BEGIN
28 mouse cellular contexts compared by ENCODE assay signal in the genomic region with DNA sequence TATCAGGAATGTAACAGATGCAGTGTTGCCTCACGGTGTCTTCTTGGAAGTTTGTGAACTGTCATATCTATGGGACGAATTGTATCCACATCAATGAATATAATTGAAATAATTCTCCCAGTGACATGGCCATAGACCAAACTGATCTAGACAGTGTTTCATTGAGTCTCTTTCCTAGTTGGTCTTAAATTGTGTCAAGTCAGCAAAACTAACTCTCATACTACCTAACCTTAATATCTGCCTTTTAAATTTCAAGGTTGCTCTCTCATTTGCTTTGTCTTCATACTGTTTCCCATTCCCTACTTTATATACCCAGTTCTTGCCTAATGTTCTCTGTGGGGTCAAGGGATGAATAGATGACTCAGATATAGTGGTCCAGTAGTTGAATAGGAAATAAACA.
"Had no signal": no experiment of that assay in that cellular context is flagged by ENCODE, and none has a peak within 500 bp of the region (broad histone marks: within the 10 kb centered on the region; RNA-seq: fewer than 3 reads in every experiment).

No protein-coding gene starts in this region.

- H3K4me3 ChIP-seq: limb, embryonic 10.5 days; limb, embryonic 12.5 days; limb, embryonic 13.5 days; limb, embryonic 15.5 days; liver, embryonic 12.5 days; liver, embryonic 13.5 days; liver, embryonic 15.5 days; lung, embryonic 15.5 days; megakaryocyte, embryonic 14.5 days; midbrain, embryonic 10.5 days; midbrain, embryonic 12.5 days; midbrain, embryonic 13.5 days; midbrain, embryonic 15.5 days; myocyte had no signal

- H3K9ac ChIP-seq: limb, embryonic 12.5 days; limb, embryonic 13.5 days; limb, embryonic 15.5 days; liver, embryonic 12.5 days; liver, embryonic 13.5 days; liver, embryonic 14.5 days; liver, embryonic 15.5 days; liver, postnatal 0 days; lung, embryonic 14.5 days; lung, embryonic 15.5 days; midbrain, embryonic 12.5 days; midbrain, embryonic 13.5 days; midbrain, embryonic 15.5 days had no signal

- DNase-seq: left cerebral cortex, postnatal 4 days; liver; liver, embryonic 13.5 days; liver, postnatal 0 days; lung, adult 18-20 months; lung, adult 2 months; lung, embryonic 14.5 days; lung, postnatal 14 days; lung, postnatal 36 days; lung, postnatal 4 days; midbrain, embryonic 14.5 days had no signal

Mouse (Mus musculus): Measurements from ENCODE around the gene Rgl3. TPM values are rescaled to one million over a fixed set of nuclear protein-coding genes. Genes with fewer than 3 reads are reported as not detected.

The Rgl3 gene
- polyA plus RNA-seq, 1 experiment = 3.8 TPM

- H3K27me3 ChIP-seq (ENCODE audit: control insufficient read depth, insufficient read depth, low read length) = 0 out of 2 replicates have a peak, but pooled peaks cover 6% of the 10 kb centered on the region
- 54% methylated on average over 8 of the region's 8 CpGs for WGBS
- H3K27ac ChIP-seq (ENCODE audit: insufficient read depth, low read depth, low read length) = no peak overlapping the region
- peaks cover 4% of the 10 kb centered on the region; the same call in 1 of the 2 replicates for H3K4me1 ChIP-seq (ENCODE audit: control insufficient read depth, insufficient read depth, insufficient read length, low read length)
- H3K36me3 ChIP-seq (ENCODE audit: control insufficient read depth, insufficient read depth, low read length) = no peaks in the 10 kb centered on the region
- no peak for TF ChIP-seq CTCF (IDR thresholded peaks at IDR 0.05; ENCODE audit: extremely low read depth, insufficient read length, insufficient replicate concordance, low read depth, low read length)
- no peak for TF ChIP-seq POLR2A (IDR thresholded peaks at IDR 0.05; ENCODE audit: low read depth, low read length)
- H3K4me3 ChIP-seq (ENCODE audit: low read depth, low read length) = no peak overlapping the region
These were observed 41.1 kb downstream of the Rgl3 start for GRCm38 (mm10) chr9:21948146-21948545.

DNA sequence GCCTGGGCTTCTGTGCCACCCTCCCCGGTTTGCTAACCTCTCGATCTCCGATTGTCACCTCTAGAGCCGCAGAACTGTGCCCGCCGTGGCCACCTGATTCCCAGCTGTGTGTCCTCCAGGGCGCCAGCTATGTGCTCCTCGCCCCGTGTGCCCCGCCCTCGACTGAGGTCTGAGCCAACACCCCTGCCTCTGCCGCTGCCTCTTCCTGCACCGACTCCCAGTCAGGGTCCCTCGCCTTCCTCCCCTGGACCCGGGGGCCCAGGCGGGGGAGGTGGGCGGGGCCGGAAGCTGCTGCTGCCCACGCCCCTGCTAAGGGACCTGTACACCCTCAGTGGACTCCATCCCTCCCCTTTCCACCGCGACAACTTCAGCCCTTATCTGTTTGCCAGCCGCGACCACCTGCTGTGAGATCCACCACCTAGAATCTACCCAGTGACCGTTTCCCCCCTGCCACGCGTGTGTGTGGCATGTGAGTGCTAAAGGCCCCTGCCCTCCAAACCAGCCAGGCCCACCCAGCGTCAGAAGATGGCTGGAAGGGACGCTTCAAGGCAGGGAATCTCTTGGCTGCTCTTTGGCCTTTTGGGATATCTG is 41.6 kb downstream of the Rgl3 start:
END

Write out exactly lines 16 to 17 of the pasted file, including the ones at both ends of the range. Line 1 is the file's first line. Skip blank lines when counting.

- no peak for TF ChIP-seq POLR2A (IDR thresholded peaks at IDR 0.05; ENCODE audit: low read depth, low read length)
- H3K4me3 ChIP-seq (ENCODE audit: low read depth, low read length) = no peak overlapping the region